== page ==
Tax hikes proposed by Maryland Gov. Martin O’Malley (D) would send tax burdens up and business competitiveness down, according to economist Curtis Dubay of the nonpartisan Tax Foundation, based in Washington, DC.
“Lost in the rush to increase taxes is the crushing impact these tax increases will have on Maryland’s competitiveness,” said Dubay. “Maryland’s increased tax burden and less-competitive business tax climate will severely lessen the state’s ability to attract new or expanding businesses and their jobs.”
O’Malley formally presented his budget proposal October 30. The proposal calls for:
- raising the sales tax to 6 percent from 5 percent;
- boosting the top income tax rate to 6.5 percent from 4.75 percent;
- doubling the cigarette tax to $2 a pack;
- hiking the state corporate income tax one percentage point to 8 percent; and
- increasing the gasoline tax 12 cents to 35.5 cents a gallon.
The additional taxes are projected to raise about $1.5 billion, and the budget would include about $500 million in savings by reducing the projected rate of spending growth to cover a $1.7 billion deficit in the $30 billion budget. O’Malley also proposes about $350 million in new spending on higher education and transportation.
‘Cost of Delay Too Great’
“We have put together a comprehensive, long-term solution to the state’s structural deficit,” said O’Malley in a statement. “Under the leadership of Senate President [Thomas V. Mike] Miller and Speaker [Michael E.] Busch, I am confident that members of the General Assembly will come together to move our state forward. The cost of delay is simply too great for us not to take action.”
Miller and Busch, both Democrats, represent Calvert and Prince Georges Counties and Anne Arundel County, respectively.
O’Malley’s budget office estimates the governor’s package would result in 83 percent of Maryland citizens paying less overall to the state.
Increase Is No Cut
Budget watchdogs scoff at that claim.
“It’s amazing how the governor is selling what would be the largest tax increase in Maryland history as a tax cut,” said Christopher Summers, president of the Maryland Public Policy Institute. “He wants to raise gas taxes, sales taxes.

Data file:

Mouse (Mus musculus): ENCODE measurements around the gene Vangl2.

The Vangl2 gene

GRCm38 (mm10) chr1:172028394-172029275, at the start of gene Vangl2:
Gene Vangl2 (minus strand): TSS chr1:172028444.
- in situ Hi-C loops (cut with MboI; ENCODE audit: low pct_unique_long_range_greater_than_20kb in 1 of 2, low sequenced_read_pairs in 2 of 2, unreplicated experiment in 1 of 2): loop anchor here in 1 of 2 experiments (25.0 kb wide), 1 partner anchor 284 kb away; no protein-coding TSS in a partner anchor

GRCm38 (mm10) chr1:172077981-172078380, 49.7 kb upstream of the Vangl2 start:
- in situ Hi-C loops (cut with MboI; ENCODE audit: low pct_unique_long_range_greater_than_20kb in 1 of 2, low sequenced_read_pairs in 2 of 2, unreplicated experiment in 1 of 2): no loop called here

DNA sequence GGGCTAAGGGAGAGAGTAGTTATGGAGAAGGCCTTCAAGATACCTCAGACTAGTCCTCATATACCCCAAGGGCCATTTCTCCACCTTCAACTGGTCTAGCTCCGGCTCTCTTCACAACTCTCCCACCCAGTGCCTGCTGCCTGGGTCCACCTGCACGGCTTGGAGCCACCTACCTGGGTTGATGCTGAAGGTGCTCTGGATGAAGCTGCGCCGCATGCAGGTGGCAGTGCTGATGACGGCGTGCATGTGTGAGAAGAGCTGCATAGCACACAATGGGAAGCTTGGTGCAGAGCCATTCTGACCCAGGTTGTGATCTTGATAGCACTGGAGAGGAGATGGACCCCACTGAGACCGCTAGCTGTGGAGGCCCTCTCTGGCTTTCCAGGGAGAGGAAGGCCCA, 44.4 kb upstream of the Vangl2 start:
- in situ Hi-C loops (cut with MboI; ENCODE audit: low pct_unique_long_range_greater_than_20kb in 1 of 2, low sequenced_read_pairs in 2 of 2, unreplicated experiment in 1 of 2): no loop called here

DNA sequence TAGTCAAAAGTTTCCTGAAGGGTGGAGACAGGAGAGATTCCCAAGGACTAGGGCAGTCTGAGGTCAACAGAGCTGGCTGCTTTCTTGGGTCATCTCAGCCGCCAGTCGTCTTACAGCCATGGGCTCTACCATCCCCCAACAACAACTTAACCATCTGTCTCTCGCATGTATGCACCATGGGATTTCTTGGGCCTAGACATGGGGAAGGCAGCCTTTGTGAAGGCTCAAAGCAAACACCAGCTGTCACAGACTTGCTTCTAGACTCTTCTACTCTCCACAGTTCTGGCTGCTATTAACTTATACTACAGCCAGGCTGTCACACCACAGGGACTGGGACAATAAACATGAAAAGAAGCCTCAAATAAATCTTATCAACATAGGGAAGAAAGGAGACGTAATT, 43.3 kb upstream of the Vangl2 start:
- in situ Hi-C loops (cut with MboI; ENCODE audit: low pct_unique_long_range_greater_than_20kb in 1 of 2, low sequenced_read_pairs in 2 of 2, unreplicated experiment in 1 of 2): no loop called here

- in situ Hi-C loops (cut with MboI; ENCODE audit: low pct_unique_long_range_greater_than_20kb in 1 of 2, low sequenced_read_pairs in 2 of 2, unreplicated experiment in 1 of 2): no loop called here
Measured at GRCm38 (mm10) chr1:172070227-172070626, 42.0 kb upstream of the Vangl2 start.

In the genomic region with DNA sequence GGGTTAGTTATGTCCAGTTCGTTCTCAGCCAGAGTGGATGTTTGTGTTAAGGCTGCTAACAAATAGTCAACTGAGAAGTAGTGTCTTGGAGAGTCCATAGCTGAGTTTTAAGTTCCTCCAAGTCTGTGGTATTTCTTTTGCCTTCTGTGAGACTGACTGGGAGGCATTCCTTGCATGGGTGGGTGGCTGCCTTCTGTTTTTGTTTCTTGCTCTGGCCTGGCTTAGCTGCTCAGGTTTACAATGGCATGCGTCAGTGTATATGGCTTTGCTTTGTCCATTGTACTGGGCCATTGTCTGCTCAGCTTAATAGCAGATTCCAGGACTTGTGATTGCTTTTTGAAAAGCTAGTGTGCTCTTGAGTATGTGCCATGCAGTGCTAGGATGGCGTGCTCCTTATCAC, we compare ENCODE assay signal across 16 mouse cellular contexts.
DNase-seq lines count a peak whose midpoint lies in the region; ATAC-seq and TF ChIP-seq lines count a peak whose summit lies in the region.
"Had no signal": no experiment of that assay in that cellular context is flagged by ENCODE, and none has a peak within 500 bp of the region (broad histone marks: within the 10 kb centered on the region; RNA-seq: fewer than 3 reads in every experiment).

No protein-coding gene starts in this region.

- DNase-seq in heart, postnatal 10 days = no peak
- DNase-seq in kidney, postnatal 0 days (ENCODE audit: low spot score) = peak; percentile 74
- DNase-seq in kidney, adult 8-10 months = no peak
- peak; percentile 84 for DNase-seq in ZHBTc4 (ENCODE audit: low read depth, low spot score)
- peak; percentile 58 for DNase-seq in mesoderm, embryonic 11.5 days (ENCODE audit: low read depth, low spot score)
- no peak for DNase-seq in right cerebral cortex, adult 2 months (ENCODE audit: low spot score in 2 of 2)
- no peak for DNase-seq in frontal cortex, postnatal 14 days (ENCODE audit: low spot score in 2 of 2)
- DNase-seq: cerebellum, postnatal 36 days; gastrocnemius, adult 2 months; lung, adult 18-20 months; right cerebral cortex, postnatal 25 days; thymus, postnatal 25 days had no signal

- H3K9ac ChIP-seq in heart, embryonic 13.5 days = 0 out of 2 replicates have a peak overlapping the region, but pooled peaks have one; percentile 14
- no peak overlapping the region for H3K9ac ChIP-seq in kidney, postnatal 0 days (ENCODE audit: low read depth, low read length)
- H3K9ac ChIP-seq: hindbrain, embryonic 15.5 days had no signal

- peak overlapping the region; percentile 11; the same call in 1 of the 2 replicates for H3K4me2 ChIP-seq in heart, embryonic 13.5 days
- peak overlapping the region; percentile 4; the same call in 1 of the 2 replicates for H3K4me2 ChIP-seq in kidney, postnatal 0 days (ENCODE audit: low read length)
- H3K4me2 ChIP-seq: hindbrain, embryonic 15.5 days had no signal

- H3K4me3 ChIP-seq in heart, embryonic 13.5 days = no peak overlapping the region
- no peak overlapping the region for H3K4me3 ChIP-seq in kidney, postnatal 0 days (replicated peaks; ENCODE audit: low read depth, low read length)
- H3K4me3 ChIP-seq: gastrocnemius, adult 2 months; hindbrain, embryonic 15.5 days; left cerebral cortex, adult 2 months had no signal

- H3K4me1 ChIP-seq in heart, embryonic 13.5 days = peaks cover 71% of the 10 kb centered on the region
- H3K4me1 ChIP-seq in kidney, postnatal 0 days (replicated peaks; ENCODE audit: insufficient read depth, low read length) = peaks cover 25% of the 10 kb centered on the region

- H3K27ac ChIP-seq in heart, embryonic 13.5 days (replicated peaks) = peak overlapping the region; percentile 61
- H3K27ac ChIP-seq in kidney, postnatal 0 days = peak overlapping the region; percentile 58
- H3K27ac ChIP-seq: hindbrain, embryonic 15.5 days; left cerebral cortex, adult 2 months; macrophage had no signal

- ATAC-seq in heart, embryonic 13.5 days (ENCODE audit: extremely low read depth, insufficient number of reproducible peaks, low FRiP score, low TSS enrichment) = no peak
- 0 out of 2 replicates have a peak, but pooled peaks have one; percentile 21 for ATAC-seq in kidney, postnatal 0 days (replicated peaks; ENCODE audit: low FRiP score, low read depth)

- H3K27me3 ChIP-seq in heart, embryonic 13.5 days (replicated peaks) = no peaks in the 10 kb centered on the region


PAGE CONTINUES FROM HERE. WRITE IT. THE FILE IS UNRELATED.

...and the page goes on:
“One of the most dangerous things he wants to do,” Summers continued, “is take what is pretty much a flat state income tax and impose a top-tier income tax to make the rich pay their ‘fair share.’ I think he should be made to say what is fair.”
The proposed top-tier tax brackets of 6 percent and 6.5 percent would kick in at incomes of $200,000 and $500,000, respectively, for couples.
Maryland’s combined state and local tax burden is 10.8 percent of personal income, making it the 23rd heaviest burden in the country, according to Dubay. If the full O’Malley plan were implemented, according to the Tax Foundation analysis, the burden would rise to 11.5 percent, making it the 11th highest burden in the country.
From Surplus to Deficit
The Maryland Taxpayers Association notes two years ago, under Gov. Robert Ehrlich (R), Maryland had a $1 billion surplus. State spending has climbed 18 percent in the past two years.
Much of O’Malley’s plan hinges on slot machine gambling. By 2012 O’Malley envisions $700 million in annual revenue from that source to fund continued spending increases for higher education, transportation, and Medicaid.
“The problem we face is that since 2006, the state has been outspending general fund revenue,” said Delegate Steven Schuh (R-Anne Arundel County). “We’re drawing down on fund balances. Based on current trends, we project a $1.7 billion shortfall in the 2009 budget. We expect revenue to be up 4.9 percent and spending to increase 8.5 percent.”
Tax Hikes ‘Unnecessary’
“These tax proposals are unnecessary,” Schuh said. “All we need to do is slow spending increases to 3.5 percent for the next two years and combine that with substantial upfront payments by slots operators. That’s the Republican alternative. It hasn’t a prayer,” he acknowledged, because of the dominance of the Democratic Party, which backs the governor’s plan.
“My constituents are outraged,” Schuh said. “Email and phone traffic are running heavily against. I’ve never had so many constituent complaints.”
“One thing I find amazing is that raising these regressive taxes is going to hit O’Malley’s constituency base the hardest,” said Summers. “He’s soaking his own base. The public needs to wise up and see what this is. Maryland suffers from a spending problem. A debate on spending priorities needs to happen.”
Steve Stanek ([email protected]) is managing editor of Budget & Tax News and a research fellow at The Heartland Institute.